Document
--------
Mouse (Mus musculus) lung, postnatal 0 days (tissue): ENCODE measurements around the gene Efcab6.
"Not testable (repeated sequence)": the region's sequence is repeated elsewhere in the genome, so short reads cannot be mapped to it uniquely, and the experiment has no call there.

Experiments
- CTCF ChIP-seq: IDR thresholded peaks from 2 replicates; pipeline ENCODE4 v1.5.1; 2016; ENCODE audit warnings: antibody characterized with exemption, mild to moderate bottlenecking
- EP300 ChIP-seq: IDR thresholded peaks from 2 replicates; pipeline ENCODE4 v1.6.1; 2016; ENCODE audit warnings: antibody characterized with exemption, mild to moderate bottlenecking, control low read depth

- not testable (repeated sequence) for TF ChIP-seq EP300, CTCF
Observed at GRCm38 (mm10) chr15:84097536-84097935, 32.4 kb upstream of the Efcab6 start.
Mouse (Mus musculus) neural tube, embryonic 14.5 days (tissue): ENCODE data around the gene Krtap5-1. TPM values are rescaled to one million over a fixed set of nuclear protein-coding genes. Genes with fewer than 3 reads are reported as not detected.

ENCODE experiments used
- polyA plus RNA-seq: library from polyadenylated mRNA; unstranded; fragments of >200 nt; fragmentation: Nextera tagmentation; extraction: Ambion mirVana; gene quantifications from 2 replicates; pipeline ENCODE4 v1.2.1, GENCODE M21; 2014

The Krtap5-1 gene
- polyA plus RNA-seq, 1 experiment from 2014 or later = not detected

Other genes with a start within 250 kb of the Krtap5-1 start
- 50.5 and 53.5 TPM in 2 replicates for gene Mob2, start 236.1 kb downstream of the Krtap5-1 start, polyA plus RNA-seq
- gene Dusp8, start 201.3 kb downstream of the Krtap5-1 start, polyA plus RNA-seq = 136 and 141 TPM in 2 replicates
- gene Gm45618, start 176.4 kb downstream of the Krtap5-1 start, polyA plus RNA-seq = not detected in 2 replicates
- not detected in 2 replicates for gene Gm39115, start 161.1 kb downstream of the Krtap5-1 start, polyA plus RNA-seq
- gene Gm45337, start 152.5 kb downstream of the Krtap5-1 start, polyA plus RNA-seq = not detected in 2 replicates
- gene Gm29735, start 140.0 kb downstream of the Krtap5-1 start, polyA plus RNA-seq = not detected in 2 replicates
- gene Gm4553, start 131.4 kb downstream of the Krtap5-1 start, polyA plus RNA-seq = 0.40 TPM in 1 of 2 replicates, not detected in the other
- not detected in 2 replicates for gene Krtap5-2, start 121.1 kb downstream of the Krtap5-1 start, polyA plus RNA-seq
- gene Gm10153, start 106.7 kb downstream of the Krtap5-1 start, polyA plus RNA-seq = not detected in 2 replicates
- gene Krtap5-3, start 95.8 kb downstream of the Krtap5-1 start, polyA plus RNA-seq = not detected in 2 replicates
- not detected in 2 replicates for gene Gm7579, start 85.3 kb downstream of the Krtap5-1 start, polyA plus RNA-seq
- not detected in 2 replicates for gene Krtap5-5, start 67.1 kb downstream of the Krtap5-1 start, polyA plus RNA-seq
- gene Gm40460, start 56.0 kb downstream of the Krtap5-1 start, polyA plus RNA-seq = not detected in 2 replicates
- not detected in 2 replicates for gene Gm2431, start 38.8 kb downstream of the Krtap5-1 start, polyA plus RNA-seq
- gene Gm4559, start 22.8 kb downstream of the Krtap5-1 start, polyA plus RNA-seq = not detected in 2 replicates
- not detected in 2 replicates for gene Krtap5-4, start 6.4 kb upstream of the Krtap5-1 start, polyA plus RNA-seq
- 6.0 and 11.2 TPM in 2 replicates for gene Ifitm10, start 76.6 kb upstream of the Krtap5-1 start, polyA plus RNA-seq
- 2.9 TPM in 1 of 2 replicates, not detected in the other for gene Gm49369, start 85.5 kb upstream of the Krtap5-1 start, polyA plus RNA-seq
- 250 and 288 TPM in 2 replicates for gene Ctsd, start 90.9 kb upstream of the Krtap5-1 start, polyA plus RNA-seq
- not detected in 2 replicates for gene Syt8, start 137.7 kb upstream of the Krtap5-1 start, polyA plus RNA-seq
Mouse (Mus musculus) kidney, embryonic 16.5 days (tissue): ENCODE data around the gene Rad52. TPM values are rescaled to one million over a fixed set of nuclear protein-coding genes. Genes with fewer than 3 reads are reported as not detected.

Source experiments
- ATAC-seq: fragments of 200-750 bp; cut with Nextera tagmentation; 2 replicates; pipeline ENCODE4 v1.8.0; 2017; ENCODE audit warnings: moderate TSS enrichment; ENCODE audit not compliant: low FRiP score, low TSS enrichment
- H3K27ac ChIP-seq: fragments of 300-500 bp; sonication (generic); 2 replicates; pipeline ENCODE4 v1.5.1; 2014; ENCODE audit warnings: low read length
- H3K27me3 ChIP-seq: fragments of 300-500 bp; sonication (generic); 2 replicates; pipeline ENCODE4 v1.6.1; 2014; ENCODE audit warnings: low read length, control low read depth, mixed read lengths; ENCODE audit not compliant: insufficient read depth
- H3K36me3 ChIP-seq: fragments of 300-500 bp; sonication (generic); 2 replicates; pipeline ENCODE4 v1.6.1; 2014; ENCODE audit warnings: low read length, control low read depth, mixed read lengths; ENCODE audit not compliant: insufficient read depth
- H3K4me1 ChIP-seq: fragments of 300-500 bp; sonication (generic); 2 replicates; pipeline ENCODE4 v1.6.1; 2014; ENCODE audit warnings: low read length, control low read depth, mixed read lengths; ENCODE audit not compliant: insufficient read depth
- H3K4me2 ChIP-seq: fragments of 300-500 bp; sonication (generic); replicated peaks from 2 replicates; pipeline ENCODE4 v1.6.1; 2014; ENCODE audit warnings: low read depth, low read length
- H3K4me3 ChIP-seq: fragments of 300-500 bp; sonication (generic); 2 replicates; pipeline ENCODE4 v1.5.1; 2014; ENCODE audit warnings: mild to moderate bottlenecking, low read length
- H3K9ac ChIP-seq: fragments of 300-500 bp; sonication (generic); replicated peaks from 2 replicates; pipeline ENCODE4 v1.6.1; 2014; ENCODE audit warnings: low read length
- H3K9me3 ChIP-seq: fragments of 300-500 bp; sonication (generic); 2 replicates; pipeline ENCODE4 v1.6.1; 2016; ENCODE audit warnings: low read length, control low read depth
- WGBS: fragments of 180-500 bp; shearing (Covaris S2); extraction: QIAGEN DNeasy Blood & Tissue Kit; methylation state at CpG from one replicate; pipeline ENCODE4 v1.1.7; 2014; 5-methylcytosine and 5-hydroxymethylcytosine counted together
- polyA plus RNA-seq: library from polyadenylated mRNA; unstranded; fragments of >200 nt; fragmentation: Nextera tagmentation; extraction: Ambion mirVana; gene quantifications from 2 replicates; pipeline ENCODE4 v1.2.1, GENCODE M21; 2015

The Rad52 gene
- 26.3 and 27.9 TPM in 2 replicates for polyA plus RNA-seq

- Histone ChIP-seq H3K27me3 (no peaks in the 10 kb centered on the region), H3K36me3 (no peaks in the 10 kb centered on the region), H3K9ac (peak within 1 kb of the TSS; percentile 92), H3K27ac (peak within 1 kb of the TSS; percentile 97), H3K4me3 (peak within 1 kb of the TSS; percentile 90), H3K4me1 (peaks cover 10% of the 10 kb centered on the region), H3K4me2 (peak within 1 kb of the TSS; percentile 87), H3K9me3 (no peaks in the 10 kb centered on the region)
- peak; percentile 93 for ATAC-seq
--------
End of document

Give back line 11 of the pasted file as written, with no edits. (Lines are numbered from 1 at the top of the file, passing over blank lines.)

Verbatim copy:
The Krtap5-1 gene